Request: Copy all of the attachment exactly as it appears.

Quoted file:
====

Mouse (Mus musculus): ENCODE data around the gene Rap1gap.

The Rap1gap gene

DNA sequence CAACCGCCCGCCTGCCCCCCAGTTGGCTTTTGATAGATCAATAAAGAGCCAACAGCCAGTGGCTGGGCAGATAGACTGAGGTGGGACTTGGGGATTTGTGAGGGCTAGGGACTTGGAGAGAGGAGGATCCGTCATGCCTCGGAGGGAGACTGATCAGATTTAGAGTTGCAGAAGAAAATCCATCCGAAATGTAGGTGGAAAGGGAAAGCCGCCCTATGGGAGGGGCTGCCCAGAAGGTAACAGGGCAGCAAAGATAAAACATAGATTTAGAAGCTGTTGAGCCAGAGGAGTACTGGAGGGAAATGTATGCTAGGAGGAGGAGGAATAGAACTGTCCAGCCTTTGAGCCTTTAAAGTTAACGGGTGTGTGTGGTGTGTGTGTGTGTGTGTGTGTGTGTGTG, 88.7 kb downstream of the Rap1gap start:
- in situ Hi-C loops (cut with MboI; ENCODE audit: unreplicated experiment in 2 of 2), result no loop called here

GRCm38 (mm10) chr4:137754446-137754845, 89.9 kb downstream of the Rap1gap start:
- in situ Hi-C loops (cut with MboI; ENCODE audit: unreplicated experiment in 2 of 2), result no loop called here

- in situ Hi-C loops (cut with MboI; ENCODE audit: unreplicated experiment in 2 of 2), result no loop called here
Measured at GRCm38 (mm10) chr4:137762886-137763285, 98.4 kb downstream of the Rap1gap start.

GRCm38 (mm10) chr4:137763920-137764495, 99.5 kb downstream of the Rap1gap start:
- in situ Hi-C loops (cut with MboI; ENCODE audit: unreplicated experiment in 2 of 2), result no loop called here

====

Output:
Mouse (Mus musculus): ENCODE data around the gene Rap1gap.

The Rap1gap gene

DNA sequence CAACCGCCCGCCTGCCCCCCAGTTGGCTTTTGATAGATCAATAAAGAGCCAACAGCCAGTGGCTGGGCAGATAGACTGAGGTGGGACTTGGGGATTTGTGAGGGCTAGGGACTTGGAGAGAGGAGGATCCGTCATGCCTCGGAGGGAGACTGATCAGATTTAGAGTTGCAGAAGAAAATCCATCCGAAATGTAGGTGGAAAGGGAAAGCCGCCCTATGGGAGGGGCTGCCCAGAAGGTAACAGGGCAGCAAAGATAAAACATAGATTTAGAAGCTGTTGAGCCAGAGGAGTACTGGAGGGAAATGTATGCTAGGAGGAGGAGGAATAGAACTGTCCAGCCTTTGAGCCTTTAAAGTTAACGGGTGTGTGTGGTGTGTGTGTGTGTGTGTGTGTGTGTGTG, 88.7 kb downstream of the Rap1gap start:
- in situ Hi-C loops (cut with MboI; ENCODE audit: unreplicated experiment in 2 of 2), result no loop called here

GRCm38 (mm10) chr4:137754446-137754845, 89.9 kb downstream of the Rap1gap start:
- in situ Hi-C loops (cut with MboI; ENCODE audit: unreplicated experiment in 2 of 2), result no loop called here

- in situ Hi-C loops (cut with MboI; ENCODE audit: unreplicated experiment in 2 of 2), result no loop called here
Measured at GRCm38 (mm10) chr4:137762886-137763285, 98.4 kb downstream of the Rap1gap start.

GRCm38 (mm10) chr4:137763920-137764495, 99.5 kb downstream of the Rap1gap start:
- in situ Hi-C loops (cut with MboI; ENCODE audit: unreplicated experiment in 2 of 2), result no loop called here